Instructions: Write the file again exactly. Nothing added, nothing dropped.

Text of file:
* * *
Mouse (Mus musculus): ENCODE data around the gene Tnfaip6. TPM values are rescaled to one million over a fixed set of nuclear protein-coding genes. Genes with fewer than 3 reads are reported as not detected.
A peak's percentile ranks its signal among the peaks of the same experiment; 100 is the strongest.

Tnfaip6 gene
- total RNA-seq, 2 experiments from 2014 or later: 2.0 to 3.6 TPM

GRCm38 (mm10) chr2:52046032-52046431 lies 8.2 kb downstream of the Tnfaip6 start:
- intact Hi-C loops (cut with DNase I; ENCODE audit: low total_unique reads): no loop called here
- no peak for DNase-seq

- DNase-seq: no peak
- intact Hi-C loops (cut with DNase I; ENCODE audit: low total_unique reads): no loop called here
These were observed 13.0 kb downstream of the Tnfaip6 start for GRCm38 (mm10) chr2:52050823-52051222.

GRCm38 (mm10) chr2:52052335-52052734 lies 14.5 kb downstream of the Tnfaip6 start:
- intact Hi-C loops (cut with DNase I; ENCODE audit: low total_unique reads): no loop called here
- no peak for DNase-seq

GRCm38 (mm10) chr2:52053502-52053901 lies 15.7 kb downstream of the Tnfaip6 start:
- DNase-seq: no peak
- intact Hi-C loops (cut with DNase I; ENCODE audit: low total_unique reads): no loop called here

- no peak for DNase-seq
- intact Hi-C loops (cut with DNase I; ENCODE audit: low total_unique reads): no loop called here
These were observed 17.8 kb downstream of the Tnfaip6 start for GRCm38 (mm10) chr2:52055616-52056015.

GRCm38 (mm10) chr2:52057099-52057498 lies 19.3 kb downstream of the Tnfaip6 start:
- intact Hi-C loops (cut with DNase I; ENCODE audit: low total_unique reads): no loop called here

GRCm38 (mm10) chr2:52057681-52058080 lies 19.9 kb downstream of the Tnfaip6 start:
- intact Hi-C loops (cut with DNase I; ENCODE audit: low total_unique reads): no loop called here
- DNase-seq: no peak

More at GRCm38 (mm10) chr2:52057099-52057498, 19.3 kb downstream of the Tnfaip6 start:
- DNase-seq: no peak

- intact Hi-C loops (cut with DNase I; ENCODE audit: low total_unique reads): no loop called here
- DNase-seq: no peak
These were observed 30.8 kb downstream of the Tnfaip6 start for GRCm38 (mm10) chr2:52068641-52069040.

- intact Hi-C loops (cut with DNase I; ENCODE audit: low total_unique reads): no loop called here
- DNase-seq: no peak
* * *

Mouse (Mus musculus): ENCODE data around the gene Tnfaip6. TPM values are rescaled to one million over a fixed set of nuclear protein-coding genes. Genes with fewer than 3 reads are reported as not detected.
A peak's percentile ranks its signal among the peaks of the same experiment; 100 is the strongest.

Tnfaip6 gene
- total RNA-seq, 2 experiments from 2014 or later: 2.0 to 3.6 TPM

GRCm38 (mm10) chr2:52046032-52046431 lies 8.2 kb downstream of the Tnfaip6 start:
- intact Hi-C loops (cut with DNase I; ENCODE audit: low total_unique reads): no loop called here
- no peak for DNase-seq

- DNase-seq: no peak
- intact Hi-C loops (cut with DNase I; ENCODE audit: low total_unique reads): no loop called here
These were observed 13.0 kb downstream of the Tnfaip6 start for GRCm38 (mm10) chr2:52050823-52051222.

GRCm38 (mm10) chr2:52052335-52052734 lies 14.5 kb downstream of the Tnfaip6 start:
- intact Hi-C loops (cut with DNase I; ENCODE audit: low total_unique reads): no loop called here
- no peak for DNase-seq

GRCm38 (mm10) chr2:52053502-52053901 lies 15.7 kb downstream of the Tnfaip6 start:
- DNase-seq: no peak
- intact Hi-C loops (cut with DNase I; ENCODE audit: low total_unique reads): no loop called here

- no peak for DNase-seq
- intact Hi-C loops (cut with DNase I; ENCODE audit: low total_unique reads): no loop called here
These were observed 17.8 kb downstream of the Tnfaip6 start for GRCm38 (mm10) chr2:52055616-52056015.

GRCm38 (mm10) chr2:52057099-52057498 lies 19.3 kb downstream of the Tnfaip6 start:
- intact Hi-C loops (cut with DNase I; ENCODE audit: low total_unique reads): no loop called here

GRCm38 (mm10) chr2:52057681-52058080 lies 19.9 kb downstream of the Tnfaip6 start:
- intact Hi-C loops (cut with DNase I; ENCODE audit: low total_unique reads): no loop called here
- DNase-seq: no peak

More at GRCm38 (mm10) chr2:52057099-52057498, 19.3 kb downstream of the Tnfaip6 start:
- DNase-seq: no peak

- intact Hi-C loops (cut with DNase I; ENCODE audit: low total_unique reads): no loop called here
- DNase-seq: no peak
These were observed 30.8 kb downstream of the Tnfaip6 start for GRCm38 (mm10) chr2:52068641-52069040.

- intact Hi-C loops (cut with DNase I; ENCODE audit: low total_unique reads): no loop called here
- DNase-seq: no peak